By ADAM BUCKMAN
NEW YORK, Jan. 11, 2016 — In March 1993, I was present at a newspaper insurrection.
It probably still stands as the most notorious staff uprising in modern newspaper history.
And in the chaos of the turmoil’s climactic week, I found I couldn’t shake David Bowie’s song “Heroes” from my head – a phenomenon described today as an “earworm.”
As the drama of that week enveloped us all, I felt like I was in the company of heroes – these New York Post editors and reporters who felt obligated to fight back against uncaring, belligerent owners even though the odds of victory were very long.
The “heroes” label was not my creation. We were being lauded in other media that week for the brash stance we had taken, which reached its apogee on Tuesday, March 16, 1993. That was the day we published an edition made up almost entirely of stories and editorials blasting our then-owners, a New York parking lot magnate and notorious eccentric named Abe Hirschfeld, and a publisher from Harlem named Wilbert Tatum.
The cover of that day’s edition was an enlargement of the picture of Alexander Hamilton, the Post’s founder in 1801, that used to be placed every day in one of the upper corners of the paper’s front pages. This time, he took up the entire page, with a dramatic teardrop placed just under the corner of his right eye.
I first laid eyes on this front page on a staircase as it was being delivered to the composing room on Monday evening. Other than an elevator that was so slow no one could be bothered to wait for it just to travel to the floor above, this staircase in the old Post building at 210 South Street was the only other route between the fourth and fifth floors, and it was heavily traveled by editors going back and forth between the Post’s newsroom and the composing room, where printers pasted up the pages. As TV editor at the Post in those days, I used to go up and down these stairs about 20 times a night for close to five years.
On this particular evening, I ran into one of the Post’s editors about mid-flight – Tommy Ko – who held a rolled-up object in one hand that I took to be surreptitious, since this wasn’t the way Tommy had traditionally transported pages upstairs.
So I called him on it. I asked him what it was, and may have even guessed it was the front page for the next day’s edition. Citing a need for secrecy, he was reluctant to show it to me.
For the better part of an entire day, all of us had been engaged in putting together an entire issue of the paper blasting our owners. The Post newsroom was on the fourth floor, just two floors below the executive offices on the sixth — which meant we were undertaking this rebellion virtually under the very noses of our owners. Now it was close to press time and they were still clueless, and would remain so until the edition was published and on the street.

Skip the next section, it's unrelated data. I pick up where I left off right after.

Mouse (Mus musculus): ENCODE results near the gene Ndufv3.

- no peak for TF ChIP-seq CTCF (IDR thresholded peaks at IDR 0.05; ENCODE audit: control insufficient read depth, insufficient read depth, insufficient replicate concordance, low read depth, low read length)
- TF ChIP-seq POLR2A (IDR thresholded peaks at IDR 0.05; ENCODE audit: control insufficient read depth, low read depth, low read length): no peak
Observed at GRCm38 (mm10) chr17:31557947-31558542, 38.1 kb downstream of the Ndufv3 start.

On the staircase, I pressed Tommy to unroll the page and I saw it for the first time. It was a glorious thing to behold and I was excited and anxious about the impact it would have when it hit newsstands late that evening and the next morning.
Among other things, this edition had a story on page three with the headline “WHO IS THIS NUT?” in something like 120-point type over a picture of Hirschfeld. There was also a story on the page about an incident at a Miami airport some time previously in which Hirschfeld was filmed by a local TV station in the act of spitting on a reporter. The spitting picture, a screen grab, was my one and only contribution to this edition of the Post. I had secured it from a source at CBS, which owned the Miami station whose news crew had filmed it.
“Rage, rage against the dying of the light,’ Dylan Thomas advised, and reporters and editors of The New York Post have taken the poet at his word,” said the New York Times in an editorial published the next day, on March 17. “Hemorrhaging red ink and on the brink of extinction, The Post hit the streets yesterday with a pungent, brassy issue that illustrated just what the city would lose if the paper shuts down. …
“Only The New York Post would publish an issue skewering its own boss. … In irreverence lies The Post’s charm, and a serious point: Money may be able to buy a newspaper’s real estate, computers and presses, but its soul belongs to the people who report, write and edit [it].”
In the midst of the tumult, David Bowie’s “Heroes” lodged in my brain, with its lyrics, “We can beat them, just for one day. We can be heroes, just for one day …” In my head, I was romanticizing the experience we were all having, perhaps as a counterpoint to the seriousness of the situation. We were all in danger of losing our jobs — and a whole lot more too — if the Post went down the tubes, which was where it seemed headed.
At around midday on one of the days of that week, I called a local radio station and requested that they play “Heroes” and dedicate it to the heroes of The New York Post. The station was WXRK, the one known as “K-Rock,” at 92.3 FM, because I knew someone who worked there.
Pete Fornatale played the song and my dedication, which I never heard since I didn’t possess a radio at the office. Many years later, after I had long forgotten it, Pete confirmed in a conversation that he played it that day. He remembered it, even if I did not.
Pete died in 2012. David Bowie died today in the wee hours of the morning. He left a catalogue of unforgettable hit songs and thousands, if not millions, of people each with their own memories.
P.S. The Post survived.
Contact Adam Buckman: firstname.lastname@example.org
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